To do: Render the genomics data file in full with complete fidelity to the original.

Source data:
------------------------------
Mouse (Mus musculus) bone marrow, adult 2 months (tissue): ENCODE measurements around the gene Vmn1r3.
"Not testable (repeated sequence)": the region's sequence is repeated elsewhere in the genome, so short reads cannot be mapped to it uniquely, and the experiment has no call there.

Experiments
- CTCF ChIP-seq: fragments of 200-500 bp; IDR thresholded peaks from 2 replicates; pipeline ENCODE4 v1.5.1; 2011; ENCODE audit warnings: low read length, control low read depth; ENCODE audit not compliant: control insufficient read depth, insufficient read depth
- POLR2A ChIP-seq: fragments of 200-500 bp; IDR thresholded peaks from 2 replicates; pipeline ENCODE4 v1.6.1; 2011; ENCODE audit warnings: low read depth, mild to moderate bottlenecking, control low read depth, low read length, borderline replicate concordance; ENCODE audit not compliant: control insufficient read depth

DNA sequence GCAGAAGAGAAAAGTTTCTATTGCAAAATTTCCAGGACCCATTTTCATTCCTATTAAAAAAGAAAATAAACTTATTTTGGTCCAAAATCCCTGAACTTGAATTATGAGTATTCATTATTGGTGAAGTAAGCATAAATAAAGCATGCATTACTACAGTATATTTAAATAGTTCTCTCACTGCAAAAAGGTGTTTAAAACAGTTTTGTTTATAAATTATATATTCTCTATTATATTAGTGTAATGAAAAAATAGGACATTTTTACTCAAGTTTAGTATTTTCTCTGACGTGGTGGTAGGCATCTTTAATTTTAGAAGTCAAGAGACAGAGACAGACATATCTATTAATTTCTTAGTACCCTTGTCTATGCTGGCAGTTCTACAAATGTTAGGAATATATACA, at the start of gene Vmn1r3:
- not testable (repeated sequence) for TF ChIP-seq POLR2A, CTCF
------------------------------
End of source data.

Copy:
Mouse (Mus musculus) bone marrow, adult 2 months (tissue): ENCODE measurements around the gene Vmn1r3.
"Not testable (repeated sequence)": the region's sequence is repeated elsewhere in the genome, so short reads cannot be mapped to it uniquely, and the experiment has no call there.

Experiments
- CTCF ChIP-seq: fragments of 200-500 bp; IDR thresholded peaks from 2 replicates; pipeline ENCODE4 v1.5.1; 2011; ENCODE audit warnings: low read length, control low read depth; ENCODE audit not compliant: control insufficient read depth, insufficient read depth
- POLR2A ChIP-seq: fragments of 200-500 bp; IDR thresholded peaks from 2 replicates; pipeline ENCODE4 v1.6.1; 2011; ENCODE audit warnings: low read depth, mild to moderate bottlenecking, control low read depth, low read length, borderline replicate concordance; ENCODE audit not compliant: control insufficient read depth

DNA sequence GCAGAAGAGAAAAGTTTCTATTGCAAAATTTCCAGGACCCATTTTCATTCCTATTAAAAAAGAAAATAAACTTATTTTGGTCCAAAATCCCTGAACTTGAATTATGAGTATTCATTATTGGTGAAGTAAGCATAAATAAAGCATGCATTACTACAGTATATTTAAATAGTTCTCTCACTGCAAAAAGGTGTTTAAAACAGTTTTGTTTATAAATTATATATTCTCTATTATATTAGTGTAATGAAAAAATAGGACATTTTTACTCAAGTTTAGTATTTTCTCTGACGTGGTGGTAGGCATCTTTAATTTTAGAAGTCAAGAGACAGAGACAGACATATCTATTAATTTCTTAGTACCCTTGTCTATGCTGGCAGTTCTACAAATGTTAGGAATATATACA, at the start of gene Vmn1r3:
- not testable (repeated sequence) for TF ChIP-seq POLR2A, CTCF